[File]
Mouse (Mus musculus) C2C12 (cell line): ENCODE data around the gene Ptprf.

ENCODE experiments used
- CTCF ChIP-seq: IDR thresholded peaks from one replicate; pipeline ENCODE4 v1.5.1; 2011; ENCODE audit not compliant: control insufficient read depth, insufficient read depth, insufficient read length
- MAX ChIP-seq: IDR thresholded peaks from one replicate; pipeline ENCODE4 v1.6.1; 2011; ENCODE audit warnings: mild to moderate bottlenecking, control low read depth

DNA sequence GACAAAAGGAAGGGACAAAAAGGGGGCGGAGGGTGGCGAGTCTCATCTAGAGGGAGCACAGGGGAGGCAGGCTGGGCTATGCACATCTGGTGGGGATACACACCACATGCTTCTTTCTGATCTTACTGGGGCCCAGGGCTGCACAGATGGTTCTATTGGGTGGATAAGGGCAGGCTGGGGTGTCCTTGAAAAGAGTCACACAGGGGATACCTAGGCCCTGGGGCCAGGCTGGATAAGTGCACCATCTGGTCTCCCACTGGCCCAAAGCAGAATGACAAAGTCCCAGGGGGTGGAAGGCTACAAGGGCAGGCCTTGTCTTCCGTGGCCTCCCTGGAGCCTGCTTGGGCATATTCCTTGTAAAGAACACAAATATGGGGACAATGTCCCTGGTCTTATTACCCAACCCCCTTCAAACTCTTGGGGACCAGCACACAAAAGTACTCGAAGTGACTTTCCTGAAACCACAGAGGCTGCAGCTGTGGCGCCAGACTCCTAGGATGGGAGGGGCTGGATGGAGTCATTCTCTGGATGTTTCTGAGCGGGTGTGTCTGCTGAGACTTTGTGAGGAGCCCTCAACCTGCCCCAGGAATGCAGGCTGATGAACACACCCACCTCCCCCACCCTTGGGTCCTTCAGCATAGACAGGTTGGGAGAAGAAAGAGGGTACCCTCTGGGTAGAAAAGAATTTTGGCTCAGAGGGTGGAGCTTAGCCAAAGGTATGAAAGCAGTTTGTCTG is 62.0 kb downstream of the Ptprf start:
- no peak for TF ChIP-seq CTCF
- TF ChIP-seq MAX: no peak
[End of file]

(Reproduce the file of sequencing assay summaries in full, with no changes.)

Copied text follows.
Mouse (Mus musculus) C2C12 (cell line): ENCODE data around the gene Ptprf.

ENCODE experiments used
- CTCF ChIP-seq: IDR thresholded peaks from one replicate; pipeline ENCODE4 v1.5.1; 2011; ENCODE audit not compliant: control insufficient read depth, insufficient read depth, insufficient read length
- MAX ChIP-seq: IDR thresholded peaks from one replicate; pipeline ENCODE4 v1.6.1; 2011; ENCODE audit warnings: mild to moderate bottlenecking, control low read depth

DNA sequence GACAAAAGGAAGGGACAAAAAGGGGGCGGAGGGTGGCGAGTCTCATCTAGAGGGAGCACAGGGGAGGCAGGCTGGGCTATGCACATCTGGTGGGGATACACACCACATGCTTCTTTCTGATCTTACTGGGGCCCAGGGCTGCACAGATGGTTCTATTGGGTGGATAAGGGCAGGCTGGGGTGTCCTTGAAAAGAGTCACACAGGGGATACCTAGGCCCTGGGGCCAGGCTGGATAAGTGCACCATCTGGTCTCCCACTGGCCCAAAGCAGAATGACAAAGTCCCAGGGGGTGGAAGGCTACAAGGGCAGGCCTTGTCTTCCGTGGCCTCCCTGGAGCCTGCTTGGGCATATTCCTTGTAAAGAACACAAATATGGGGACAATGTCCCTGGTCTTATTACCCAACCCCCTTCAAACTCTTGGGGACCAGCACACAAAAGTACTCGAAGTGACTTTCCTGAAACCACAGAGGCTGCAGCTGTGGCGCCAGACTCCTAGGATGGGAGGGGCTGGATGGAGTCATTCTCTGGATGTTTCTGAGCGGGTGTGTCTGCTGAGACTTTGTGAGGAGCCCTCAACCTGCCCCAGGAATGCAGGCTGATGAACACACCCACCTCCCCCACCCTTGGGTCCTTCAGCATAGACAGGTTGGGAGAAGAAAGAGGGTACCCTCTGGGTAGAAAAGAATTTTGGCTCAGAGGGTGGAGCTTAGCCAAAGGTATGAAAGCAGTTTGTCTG is 62.0 kb downstream of the Ptprf start:
- no peak for TF ChIP-seq CTCF
- TF ChIP-seq MAX: no peak